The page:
As such, our study did find an association between genetically determined blood lead and decreased eGFR in those presenting with type 2 diabetes. Renal tubule damage is a common feature of type 2 diabetes and is considered to be a pathway to glomerular dysfunction associated with proteinuria and the development of CKD in those with type 2 diabetes [55]. It could be speculated that the nephrotoxic effects of substances such as UA, which are elevated in lead-exposed individuals, might contribute to the development of diminished kidney function in those already experiencing renal tubule damage due to type 2 diabetes [28, 29]. This might explain why high blood lead is only seen to contribute to CKD in those with type 2 diabetes, i.e. those with pre-existing damage to renal tubules.

We believe this to be the first study to report that there is a relationship between genetically determined blood lead levels and reduced eGFR in individuals with diabetes. Indeed, diabetes is a frequent comorbidity in CKD and is believed to contribute to the development of impaired renal function [7, 20]. It has been observed that individuals with earlier onset type 2 diabetes, and consequently longer duration of diabetes, have a 2.6-fold higher risk of CKD, compared to those with later-onset diabetes [56]. Lead is known to contribute to oxidative stress in those exposed to high levels [57, 58], and more specifically, lead has been reported to lead to oxidative stress and apoptosis in in vitro human mesangial cells which may be a possible mechanism for lead-induced nephrotoxicity [59]. Similarly, lead exposure is known to affect the immune system resulting in altered cytokine metabolism and a proinflammatory response [60]. We propose that as the diabetic state is associated with metabolic derangement such as elevated oxidative stress [61] as well as elevated levels of proinflammatory cytokines [62, 63] and renal tubule damage [55], lead exposure may accelerate and augment these detrimental processes (which may not be present in those without diabetes) and lead to renal dysfunction more readily in subjects with type 2 diabetes. Further research is needed to investigate the mechanisms of the blood lead–related renal dysfunction amongst those with diabetes.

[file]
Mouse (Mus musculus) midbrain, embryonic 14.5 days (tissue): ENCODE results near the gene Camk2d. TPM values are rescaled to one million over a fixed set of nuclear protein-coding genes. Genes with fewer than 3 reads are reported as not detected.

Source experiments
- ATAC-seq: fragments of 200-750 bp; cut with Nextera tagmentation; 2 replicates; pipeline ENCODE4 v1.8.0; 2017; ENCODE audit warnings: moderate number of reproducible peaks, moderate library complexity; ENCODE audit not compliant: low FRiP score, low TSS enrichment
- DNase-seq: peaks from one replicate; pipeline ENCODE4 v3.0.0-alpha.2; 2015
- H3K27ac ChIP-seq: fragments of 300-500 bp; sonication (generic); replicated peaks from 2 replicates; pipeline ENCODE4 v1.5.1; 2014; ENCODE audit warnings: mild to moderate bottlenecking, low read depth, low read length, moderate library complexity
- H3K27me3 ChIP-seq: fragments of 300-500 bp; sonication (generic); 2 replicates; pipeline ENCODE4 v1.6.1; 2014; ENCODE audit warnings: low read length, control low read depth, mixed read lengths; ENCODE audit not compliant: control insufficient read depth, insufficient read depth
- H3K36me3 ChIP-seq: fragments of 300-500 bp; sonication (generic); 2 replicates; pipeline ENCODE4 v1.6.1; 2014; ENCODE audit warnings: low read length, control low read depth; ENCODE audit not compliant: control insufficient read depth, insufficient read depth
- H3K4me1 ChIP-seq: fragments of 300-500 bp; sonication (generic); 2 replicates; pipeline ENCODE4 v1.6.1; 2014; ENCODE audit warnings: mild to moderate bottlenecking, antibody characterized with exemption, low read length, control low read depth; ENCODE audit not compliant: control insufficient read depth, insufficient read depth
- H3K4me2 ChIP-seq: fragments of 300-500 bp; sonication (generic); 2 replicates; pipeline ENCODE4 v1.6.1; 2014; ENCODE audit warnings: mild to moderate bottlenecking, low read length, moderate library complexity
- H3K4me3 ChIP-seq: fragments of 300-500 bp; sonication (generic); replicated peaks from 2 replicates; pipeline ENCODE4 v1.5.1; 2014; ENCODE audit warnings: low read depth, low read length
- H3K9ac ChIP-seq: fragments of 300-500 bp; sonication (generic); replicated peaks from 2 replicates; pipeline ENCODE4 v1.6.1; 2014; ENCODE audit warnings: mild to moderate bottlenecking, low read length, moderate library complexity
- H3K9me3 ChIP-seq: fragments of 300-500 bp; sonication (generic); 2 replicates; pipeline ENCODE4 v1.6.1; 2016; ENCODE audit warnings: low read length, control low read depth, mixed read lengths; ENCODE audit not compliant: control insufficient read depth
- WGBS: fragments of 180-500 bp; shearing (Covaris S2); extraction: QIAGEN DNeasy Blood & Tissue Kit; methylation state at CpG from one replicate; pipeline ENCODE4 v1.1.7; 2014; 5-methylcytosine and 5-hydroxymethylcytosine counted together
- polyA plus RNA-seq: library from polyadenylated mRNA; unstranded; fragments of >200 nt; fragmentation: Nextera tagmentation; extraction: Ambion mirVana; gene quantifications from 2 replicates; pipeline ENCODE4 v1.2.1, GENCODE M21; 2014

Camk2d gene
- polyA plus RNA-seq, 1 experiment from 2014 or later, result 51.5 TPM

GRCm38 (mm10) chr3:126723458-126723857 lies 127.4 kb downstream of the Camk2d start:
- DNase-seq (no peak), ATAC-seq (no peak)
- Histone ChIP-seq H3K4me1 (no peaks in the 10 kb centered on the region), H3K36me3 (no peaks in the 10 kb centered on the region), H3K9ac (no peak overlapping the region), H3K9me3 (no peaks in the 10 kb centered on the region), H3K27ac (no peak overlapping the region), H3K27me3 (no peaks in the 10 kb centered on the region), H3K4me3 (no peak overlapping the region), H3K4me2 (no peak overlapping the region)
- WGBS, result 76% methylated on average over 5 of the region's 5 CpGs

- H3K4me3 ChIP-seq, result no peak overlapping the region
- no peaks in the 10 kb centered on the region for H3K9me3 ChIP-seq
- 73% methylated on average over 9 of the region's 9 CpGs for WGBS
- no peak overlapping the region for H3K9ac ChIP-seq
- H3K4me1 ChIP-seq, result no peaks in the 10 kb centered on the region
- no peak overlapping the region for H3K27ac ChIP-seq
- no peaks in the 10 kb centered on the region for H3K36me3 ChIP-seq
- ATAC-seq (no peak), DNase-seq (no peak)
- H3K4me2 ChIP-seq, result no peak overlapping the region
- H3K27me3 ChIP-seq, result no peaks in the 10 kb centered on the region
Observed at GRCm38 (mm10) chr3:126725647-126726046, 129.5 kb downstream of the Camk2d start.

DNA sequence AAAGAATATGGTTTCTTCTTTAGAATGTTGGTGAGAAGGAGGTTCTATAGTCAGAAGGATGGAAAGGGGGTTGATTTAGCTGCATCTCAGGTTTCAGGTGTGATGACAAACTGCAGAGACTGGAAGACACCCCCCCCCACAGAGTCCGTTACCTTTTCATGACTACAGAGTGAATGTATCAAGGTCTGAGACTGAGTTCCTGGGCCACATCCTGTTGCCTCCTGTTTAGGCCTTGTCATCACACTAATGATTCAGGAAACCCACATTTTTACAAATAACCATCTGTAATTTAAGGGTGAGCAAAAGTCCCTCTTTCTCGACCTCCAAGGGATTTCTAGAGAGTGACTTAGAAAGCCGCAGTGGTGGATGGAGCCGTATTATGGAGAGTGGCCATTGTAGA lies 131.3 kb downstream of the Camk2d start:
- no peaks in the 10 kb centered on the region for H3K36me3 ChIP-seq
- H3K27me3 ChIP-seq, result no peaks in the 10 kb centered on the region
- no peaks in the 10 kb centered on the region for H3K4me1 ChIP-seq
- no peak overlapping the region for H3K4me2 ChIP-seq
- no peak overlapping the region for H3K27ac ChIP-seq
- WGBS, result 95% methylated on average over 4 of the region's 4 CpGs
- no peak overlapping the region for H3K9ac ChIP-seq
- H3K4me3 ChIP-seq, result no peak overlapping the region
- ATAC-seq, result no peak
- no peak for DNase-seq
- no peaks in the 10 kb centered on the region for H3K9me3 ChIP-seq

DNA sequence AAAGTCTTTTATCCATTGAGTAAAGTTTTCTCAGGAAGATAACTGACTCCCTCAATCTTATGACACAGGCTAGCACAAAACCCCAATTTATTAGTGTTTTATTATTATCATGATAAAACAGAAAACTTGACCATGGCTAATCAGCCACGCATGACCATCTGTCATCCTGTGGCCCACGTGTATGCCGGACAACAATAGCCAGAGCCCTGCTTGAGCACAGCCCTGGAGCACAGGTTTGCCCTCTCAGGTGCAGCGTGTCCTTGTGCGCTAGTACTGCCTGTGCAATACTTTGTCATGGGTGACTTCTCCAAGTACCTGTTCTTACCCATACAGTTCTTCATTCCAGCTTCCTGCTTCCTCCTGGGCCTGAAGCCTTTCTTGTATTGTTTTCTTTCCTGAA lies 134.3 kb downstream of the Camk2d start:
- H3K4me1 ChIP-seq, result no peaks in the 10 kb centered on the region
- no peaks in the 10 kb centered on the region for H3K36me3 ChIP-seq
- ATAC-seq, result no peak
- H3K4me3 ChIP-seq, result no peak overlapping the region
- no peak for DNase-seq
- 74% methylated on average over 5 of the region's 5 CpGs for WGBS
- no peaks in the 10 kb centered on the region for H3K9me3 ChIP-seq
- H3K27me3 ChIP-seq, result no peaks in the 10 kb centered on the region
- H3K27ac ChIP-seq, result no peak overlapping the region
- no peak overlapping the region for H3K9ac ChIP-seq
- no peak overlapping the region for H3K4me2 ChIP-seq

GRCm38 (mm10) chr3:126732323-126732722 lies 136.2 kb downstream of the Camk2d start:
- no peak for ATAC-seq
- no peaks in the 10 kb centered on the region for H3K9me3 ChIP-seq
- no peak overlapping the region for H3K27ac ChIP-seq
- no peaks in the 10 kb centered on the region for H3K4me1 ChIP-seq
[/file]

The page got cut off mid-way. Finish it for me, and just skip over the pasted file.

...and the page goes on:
A major strength of our study is the large sample population with access to individual participant data of high validity for eGFR and CKD status, and with the relevant SNPs available for blood lead concentration. Additionally, the use of MR methods allows us to examine the potential causal effects of blood lead, largely without the disadvantages of confounding or reverse causation. We checked for known pleiotropy using Ensembl and found few known phenotypes of the genetic predictors of blood lead apart from multiple associations for rs550057 (ABO) (Online Resource 2). A potential limitation of this study is the use of a predominantly white, ethnically European population which limits the generalizability of the results. As such, ethnically diverse GWAS and MR studies are necessary to generalize MR results to people of different ancestries. Furthermore, while this MR analysis provides evidence on the effect of smaller life-long, genetically determined blood lead levels, it may not necessarily apply to short-term larger changes in blood lead, due to environmental factors. Another potential concern with MR analysis is the risk of stratification bias, which would only be an issue if type 2 diabetes resulted from both elevated blood lead levels and the presence of CKD. Finally, due to the limited number of shared SNPs identified by both the QIMR and ALSPAC studies (n = 3) (Online Resources 4 and 5), it is not possible to perform a sensitivity analysis to determine differences between the results of both datasets. As such, future research should endeavour to perform such sensitivity analyses, as sufficient data on relevant SNPs becomes available.

In conclusion, this investigation found evidence to support a potential causal association between genetically determined blood lead levels on renal function in individuals with type 2 diabetes. However, in subjects without diabetes, no such causal relationship was identified. While further investigation is required to investigate the link between lead exposure and indices of renal function in those with diabetes, this novel data also contributes to the current understanding that the relationship between lead exposure and CKD in non-diabetic individuals may simply be associative.